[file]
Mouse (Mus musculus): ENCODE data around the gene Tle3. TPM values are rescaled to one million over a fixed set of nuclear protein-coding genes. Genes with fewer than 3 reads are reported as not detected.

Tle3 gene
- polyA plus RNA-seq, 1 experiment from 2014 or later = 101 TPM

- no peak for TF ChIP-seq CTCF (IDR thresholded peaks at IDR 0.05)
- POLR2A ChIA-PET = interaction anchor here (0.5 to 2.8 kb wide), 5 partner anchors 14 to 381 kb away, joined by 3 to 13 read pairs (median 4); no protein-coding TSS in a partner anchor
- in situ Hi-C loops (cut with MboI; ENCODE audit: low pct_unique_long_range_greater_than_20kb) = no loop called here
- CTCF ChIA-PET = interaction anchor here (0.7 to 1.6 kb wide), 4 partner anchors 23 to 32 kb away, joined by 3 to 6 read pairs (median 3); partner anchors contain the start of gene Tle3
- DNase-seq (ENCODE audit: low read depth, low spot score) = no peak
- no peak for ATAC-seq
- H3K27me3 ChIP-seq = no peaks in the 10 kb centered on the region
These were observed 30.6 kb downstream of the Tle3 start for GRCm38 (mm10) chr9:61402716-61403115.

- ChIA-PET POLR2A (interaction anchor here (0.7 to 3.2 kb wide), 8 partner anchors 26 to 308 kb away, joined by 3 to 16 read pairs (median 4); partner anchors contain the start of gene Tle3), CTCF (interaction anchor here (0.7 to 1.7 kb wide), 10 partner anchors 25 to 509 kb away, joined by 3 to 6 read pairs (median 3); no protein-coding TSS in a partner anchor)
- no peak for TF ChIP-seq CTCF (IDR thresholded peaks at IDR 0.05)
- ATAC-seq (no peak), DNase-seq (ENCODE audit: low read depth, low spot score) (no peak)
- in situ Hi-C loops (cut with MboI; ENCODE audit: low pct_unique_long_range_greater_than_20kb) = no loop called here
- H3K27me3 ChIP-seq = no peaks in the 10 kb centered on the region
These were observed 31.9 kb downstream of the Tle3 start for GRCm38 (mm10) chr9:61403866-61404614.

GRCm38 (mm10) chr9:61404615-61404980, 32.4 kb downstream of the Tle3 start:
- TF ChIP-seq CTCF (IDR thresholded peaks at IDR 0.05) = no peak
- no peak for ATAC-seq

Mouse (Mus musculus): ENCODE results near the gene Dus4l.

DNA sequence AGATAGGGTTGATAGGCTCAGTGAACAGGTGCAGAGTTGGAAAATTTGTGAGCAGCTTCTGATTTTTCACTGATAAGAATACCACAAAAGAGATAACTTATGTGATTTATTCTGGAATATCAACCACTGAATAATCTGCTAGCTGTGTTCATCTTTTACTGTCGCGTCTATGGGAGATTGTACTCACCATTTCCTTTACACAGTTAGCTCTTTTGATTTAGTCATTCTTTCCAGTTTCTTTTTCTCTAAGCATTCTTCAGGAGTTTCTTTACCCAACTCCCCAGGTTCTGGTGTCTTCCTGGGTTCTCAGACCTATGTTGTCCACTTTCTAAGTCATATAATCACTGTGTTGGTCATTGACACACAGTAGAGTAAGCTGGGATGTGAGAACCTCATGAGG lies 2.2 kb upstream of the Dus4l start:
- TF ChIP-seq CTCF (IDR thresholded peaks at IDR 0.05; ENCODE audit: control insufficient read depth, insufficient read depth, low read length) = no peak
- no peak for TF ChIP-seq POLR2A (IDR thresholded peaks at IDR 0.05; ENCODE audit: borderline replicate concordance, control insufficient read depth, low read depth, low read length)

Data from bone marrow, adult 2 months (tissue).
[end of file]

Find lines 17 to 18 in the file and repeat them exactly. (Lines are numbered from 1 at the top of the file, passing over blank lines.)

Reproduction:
These were observed 31.9 kb downstream of the Tle3 start for GRCm38 (mm10) chr9:61403866-61404614.

GRCm38 (mm10) chr9:61404615-61404980, 32.4 kb downstream of the Tle3 start: